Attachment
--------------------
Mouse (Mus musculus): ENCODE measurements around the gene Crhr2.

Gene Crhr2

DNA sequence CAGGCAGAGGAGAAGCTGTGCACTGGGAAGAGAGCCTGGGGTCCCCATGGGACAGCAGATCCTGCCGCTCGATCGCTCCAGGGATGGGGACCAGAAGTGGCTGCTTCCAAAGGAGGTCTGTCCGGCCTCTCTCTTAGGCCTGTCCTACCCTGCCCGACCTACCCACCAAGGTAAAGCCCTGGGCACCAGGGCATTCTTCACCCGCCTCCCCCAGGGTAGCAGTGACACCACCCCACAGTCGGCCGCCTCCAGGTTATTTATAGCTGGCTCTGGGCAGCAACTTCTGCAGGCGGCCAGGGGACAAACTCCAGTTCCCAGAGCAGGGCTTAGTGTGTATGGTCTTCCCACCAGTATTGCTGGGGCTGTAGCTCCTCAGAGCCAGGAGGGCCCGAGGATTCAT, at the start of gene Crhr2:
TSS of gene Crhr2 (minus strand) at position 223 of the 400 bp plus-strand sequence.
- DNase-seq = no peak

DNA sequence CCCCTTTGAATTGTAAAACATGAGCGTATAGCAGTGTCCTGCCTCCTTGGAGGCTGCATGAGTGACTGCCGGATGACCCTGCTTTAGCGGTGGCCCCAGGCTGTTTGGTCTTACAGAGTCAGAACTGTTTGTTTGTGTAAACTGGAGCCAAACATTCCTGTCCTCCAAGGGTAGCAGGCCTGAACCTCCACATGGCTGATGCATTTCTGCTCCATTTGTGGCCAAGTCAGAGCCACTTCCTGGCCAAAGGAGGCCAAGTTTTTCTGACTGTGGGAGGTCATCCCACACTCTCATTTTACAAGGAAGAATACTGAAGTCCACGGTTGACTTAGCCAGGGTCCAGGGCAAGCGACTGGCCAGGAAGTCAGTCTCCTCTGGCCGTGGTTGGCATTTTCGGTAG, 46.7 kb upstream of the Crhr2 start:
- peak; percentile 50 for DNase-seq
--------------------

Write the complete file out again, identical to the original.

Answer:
Mouse (Mus musculus): ENCODE measurements around the gene Crhr2.

Gene Crhr2

DNA sequence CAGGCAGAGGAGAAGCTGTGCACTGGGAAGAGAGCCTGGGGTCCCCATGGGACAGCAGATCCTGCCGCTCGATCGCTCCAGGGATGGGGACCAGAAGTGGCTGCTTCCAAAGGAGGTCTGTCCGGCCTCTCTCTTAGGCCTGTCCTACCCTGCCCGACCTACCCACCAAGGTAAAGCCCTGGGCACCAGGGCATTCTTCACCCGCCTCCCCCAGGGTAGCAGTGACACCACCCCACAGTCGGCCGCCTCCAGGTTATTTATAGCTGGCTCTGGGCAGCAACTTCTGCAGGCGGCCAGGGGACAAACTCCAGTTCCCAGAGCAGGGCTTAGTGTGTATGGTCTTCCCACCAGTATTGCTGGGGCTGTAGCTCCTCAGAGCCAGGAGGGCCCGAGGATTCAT, at the start of gene Crhr2:
TSS of gene Crhr2 (minus strand) at position 223 of the 400 bp plus-strand sequence.
- DNase-seq = no peak

DNA sequence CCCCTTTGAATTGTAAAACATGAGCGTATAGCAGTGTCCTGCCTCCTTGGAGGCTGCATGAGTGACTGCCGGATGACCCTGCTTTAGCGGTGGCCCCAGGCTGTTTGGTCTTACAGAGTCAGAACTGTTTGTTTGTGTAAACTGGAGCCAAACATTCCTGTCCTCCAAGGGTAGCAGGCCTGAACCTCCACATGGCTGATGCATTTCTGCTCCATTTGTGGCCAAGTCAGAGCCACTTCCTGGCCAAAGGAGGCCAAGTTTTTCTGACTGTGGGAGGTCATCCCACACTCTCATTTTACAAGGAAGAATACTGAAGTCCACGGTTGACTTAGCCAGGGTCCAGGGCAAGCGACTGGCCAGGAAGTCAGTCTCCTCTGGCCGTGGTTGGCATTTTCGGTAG, 46.7 kb upstream of the Crhr2 start:
- peak; percentile 50 for DNase-seq